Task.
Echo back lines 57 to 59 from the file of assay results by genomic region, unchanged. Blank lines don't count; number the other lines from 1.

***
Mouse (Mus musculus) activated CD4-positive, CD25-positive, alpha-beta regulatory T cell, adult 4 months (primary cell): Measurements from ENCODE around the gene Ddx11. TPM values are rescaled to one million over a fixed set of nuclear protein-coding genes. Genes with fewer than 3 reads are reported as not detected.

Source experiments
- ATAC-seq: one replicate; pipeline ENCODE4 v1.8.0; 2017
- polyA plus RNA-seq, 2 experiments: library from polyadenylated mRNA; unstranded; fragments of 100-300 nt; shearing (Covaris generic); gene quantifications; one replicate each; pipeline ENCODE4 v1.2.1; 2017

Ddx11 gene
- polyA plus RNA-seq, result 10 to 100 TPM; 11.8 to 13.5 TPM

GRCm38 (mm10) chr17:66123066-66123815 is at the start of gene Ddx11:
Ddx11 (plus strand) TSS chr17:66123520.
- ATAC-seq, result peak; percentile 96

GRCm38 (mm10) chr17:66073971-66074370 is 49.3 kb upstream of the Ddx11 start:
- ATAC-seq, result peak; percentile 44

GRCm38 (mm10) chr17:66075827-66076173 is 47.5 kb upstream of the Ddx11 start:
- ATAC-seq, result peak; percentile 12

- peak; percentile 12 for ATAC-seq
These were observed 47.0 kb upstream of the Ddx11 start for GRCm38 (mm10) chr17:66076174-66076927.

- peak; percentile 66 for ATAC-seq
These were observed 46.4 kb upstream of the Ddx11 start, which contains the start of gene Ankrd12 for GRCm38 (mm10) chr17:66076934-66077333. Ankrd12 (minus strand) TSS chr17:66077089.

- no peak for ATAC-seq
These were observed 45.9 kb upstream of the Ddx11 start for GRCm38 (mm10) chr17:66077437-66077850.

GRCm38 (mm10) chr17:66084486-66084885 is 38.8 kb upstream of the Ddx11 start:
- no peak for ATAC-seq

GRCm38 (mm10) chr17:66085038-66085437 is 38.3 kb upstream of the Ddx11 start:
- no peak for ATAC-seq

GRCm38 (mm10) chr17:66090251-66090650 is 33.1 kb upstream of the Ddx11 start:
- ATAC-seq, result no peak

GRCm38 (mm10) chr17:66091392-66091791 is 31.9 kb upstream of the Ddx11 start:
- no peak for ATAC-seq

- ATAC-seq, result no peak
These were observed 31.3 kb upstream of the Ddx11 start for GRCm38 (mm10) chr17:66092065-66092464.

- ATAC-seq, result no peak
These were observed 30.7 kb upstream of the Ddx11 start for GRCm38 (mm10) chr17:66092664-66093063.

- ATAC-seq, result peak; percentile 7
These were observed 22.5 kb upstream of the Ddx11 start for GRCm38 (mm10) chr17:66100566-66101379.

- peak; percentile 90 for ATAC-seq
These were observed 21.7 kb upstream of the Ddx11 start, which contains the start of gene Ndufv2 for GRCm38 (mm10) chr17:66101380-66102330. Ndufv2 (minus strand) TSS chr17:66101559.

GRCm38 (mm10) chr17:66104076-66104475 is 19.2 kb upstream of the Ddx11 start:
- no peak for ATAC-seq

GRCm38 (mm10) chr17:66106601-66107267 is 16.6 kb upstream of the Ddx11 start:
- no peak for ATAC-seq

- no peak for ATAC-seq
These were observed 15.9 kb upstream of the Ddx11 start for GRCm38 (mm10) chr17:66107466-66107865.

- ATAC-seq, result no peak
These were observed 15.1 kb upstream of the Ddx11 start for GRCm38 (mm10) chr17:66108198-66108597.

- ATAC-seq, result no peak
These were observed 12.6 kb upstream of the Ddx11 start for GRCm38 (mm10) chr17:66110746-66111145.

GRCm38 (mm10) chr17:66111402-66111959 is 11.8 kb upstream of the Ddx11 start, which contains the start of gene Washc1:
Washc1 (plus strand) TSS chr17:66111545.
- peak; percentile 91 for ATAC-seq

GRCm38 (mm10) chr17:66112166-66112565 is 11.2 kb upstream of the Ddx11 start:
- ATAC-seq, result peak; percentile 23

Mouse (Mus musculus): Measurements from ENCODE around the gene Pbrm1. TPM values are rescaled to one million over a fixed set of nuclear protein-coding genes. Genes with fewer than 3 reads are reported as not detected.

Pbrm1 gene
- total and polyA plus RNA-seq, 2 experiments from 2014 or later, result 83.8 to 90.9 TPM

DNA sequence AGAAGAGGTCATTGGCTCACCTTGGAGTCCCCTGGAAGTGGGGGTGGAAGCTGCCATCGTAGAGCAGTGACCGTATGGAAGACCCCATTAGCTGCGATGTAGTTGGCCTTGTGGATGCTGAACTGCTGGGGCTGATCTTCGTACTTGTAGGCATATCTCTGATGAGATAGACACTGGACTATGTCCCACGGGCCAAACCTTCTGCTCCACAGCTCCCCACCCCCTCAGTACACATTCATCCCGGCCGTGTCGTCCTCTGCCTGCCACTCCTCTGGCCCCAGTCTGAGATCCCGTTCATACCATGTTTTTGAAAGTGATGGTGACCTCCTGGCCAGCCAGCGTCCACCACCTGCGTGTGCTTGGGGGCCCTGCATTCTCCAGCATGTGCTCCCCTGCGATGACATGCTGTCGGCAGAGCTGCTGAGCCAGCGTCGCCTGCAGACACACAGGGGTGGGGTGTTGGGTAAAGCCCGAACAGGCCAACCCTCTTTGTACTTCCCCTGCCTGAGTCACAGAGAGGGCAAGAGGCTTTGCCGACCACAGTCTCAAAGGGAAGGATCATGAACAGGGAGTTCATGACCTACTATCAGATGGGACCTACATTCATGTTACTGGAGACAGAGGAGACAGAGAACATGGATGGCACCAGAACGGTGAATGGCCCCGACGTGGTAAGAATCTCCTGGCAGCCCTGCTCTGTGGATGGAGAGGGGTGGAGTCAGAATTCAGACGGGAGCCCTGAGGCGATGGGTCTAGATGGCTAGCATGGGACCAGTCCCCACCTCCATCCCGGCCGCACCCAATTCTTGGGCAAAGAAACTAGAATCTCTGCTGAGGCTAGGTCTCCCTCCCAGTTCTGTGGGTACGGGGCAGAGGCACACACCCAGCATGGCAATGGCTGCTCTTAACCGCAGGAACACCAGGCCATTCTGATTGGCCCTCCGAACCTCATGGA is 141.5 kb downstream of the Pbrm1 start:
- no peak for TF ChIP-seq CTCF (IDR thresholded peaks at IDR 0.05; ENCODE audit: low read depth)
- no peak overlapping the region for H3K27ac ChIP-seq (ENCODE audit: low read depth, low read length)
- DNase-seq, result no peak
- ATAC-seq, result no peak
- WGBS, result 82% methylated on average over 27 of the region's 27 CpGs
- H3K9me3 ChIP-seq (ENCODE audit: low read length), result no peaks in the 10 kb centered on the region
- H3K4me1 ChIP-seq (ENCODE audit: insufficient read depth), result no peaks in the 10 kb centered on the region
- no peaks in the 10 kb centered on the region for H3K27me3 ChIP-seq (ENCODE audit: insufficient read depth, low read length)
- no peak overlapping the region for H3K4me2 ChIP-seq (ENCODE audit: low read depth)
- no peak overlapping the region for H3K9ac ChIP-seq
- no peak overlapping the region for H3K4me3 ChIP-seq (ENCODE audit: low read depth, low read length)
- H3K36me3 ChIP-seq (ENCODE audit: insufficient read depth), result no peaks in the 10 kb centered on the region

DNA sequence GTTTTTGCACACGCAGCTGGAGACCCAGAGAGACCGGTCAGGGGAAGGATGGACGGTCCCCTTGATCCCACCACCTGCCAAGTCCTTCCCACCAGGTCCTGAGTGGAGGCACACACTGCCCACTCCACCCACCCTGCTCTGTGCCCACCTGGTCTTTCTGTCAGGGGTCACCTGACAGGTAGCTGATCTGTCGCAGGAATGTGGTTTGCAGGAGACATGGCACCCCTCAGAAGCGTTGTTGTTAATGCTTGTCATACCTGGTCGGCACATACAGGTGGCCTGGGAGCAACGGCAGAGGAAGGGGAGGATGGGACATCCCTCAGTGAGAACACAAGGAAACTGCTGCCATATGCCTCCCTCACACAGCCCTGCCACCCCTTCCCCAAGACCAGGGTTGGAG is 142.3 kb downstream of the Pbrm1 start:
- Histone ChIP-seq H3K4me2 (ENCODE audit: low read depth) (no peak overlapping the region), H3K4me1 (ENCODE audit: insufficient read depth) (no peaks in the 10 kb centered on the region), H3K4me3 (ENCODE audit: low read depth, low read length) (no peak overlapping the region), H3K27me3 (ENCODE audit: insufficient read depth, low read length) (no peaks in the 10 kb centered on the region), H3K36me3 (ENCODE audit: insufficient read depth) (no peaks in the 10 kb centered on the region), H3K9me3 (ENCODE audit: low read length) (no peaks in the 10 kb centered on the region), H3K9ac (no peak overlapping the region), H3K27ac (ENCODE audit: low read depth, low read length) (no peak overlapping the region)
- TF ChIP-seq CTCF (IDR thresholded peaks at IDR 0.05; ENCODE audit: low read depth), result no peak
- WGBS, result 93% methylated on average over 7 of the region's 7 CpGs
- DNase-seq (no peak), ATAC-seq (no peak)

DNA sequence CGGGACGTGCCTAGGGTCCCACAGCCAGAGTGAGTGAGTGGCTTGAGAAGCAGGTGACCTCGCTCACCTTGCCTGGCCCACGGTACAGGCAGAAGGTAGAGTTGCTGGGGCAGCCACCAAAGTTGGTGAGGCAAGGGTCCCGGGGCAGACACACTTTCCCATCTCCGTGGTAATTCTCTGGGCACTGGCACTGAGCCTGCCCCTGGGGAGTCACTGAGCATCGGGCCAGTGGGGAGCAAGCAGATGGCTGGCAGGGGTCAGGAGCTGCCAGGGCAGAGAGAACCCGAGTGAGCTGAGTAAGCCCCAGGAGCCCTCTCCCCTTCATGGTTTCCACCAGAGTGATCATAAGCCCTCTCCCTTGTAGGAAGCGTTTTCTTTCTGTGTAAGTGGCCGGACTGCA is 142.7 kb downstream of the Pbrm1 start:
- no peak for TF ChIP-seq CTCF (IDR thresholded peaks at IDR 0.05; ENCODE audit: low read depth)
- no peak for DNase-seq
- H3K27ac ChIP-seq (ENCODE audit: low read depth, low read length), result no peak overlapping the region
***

- DNase-seq, result no peak
- ATAC-seq, result no peak
- WGBS, result 82% methylated on average over 27 of the region's 27 CpGs